fall fatally ill with injuries for them to finally see the need? That gives
me an idea,lol, just kidding, there might be something in the water that we
could get the right people to finally realize what's going on. lol

Robert



-----Original Message-----
From: games_access-bounces at igda.org [mailto:games_access-bounces at igda.org]
On Behalf Of d. michelle hinn
Sent: Monday, December 03, 2007 11:52 PM
To: games_access at igda.org
Subject: [games_access] New Member and thoughts about legislation

Hey Gang -- we have a new member and for some reason the bounce
filter got him so I'm resending (Michael -- did you send from another
address than you subscribed to the list with?). And welcome!

Michelle

PS -- we've been slaving away at getting us known in the dev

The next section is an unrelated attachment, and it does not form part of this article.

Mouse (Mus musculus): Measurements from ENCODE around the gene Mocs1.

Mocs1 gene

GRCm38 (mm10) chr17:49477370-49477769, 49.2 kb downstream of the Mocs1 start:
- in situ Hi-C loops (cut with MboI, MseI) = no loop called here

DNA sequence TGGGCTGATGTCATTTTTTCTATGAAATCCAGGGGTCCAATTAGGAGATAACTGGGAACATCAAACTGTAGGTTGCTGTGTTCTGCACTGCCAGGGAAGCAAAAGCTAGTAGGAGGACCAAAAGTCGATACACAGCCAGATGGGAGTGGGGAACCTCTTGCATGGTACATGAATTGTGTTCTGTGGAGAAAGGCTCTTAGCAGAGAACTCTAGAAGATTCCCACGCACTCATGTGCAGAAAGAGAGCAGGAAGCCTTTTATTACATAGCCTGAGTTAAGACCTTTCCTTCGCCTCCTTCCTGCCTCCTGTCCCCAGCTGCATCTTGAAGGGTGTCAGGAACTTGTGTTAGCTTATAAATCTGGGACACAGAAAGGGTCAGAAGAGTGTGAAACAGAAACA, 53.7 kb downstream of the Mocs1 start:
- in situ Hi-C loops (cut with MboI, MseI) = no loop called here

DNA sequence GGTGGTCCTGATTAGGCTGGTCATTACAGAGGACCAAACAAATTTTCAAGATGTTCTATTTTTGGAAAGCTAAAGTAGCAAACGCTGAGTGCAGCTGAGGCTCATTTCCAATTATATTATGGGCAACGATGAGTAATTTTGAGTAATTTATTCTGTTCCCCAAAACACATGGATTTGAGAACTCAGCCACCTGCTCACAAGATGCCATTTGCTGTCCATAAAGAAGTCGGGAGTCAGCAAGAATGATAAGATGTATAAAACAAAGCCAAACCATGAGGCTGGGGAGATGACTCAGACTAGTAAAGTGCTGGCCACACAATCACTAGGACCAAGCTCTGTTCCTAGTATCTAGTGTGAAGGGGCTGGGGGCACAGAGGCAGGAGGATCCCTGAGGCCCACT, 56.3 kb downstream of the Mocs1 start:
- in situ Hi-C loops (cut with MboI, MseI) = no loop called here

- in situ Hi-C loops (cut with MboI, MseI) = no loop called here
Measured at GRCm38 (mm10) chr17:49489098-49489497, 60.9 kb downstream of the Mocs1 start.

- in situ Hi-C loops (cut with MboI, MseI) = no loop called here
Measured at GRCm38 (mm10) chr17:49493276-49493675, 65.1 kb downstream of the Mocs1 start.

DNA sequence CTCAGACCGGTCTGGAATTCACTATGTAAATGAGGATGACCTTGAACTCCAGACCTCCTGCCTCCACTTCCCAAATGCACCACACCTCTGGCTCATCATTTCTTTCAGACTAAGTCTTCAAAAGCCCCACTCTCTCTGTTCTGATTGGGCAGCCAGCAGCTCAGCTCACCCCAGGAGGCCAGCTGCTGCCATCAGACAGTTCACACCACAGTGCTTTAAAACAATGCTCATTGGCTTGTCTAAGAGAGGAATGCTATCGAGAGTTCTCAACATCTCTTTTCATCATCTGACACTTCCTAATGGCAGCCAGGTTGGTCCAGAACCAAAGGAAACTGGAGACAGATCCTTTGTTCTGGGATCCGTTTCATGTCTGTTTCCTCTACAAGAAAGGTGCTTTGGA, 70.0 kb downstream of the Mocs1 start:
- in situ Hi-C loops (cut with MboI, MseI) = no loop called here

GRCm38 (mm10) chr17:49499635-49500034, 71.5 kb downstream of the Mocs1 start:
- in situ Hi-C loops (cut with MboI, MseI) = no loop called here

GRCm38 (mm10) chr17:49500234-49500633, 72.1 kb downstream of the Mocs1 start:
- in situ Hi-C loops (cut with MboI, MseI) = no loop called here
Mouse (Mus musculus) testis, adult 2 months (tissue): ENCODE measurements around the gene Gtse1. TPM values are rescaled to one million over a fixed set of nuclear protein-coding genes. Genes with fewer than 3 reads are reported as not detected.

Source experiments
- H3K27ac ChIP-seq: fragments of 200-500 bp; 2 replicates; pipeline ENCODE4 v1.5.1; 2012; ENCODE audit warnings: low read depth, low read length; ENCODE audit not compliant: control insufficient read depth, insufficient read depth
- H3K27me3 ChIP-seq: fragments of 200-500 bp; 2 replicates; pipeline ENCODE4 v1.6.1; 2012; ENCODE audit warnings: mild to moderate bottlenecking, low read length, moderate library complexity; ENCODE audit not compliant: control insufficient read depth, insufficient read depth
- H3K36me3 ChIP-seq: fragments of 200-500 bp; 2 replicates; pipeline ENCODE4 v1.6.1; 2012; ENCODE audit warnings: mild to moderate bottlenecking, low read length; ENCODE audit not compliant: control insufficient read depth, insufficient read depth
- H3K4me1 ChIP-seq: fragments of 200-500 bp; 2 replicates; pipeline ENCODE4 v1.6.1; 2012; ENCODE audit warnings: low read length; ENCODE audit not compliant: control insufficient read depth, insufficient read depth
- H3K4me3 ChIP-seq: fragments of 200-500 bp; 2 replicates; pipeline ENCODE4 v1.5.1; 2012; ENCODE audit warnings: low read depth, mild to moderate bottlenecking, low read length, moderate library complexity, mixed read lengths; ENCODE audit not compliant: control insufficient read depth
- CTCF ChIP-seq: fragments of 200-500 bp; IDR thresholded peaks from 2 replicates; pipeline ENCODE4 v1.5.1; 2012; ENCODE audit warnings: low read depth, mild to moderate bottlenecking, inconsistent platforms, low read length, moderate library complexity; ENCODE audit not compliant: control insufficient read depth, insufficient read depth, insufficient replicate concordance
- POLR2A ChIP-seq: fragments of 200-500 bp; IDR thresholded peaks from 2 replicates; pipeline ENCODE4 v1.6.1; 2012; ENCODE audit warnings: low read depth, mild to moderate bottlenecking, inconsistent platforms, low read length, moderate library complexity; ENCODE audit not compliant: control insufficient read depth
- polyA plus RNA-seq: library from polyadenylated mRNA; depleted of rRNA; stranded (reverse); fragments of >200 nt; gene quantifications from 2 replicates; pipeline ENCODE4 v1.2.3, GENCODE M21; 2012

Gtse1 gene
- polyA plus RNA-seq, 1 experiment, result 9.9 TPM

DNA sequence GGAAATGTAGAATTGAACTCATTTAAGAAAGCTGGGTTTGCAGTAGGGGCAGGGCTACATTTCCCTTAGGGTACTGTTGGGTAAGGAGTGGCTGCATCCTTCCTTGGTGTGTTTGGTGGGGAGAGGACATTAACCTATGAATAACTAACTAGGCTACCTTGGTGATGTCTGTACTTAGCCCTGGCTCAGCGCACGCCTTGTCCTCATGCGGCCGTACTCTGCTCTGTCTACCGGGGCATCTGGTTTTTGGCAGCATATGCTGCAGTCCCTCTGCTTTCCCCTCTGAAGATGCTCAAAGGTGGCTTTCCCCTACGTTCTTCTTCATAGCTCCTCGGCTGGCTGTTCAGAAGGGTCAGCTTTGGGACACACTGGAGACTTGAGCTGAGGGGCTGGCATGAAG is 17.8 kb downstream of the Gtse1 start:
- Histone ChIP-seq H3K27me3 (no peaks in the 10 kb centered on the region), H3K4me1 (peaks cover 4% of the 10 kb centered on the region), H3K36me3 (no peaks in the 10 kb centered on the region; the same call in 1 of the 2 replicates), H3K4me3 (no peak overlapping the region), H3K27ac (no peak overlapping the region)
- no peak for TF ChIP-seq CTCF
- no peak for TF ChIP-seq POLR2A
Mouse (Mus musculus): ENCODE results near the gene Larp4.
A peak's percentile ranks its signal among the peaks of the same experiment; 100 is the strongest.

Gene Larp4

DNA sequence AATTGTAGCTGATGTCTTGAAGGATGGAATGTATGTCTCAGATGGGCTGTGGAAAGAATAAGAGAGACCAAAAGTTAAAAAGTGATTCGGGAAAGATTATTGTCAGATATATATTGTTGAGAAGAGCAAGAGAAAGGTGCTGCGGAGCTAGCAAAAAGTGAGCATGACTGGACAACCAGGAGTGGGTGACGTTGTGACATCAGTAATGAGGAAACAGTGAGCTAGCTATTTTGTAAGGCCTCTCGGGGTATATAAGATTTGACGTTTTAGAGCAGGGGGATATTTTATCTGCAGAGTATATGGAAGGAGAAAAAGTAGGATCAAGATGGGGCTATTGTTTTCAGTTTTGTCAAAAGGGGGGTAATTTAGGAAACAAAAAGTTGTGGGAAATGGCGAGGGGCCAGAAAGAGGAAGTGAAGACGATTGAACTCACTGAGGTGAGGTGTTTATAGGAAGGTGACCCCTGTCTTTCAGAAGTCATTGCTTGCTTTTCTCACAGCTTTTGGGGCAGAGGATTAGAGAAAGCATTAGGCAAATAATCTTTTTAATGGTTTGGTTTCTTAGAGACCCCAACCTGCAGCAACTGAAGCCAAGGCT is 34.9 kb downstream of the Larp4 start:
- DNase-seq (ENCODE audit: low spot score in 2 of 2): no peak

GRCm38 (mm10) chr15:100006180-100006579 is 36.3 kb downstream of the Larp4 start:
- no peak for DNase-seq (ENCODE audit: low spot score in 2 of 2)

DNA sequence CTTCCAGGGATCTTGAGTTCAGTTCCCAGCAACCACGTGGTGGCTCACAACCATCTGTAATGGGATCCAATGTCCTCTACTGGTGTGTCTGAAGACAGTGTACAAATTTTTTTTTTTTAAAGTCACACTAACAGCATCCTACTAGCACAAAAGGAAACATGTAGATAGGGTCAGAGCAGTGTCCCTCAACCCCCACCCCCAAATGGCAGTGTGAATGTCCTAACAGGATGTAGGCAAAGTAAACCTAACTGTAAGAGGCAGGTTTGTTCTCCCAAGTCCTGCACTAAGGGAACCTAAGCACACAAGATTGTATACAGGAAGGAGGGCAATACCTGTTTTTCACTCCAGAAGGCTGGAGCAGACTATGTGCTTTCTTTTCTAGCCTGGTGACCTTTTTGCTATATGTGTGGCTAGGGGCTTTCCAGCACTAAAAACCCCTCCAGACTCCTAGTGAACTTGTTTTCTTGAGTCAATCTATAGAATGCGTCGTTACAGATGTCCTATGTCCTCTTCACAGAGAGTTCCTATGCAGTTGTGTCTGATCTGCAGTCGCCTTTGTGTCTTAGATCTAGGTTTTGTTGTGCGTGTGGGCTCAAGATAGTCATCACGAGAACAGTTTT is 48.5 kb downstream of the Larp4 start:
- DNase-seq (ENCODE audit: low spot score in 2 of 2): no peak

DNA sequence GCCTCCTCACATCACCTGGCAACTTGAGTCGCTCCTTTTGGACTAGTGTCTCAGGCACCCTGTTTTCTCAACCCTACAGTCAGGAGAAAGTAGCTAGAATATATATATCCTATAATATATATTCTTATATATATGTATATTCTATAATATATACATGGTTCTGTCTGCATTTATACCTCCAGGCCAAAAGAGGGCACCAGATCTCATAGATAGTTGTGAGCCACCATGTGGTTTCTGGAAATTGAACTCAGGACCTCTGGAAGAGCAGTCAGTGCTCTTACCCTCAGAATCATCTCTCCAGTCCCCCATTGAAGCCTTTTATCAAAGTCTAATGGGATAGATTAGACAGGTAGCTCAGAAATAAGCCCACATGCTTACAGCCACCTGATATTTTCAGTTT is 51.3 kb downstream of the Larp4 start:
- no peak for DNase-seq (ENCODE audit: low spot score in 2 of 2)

community -- we're getting there and we now have the attention of a
growing number of people. So we soldier on! :)


>Greetings everyone!

> Just joined yesterday. I'm a software engineer, basically trolling

>for ideas for projects to kill some spare cycles and looking for

>people who might be interested in helping me design and test the same.

> My primary goal joining this group and the ACM's SIGACCESS group is

>to try to figure out what types of accessibility software are

>currently lacking and see if I might be able to fill a niche there.

>I've got a lot of experience with industrial imaging and

>automation/control software, and have spent the last several years in

>consumer audio and multimedia development so hopefully we can find

>something I can offer.

>

>I can't rewrite Doom 3 from scratch to make it accessible to everyone

>- hell, I couldn't see anything but the 4 pixels in the center of the

>screen in that game myself - but I have done some experimentation with

>inserting my code into video games and modifying their rendering

>behavior. Any ideas from basic utilities to accessibility gaming mods

>would be much appreciated.

>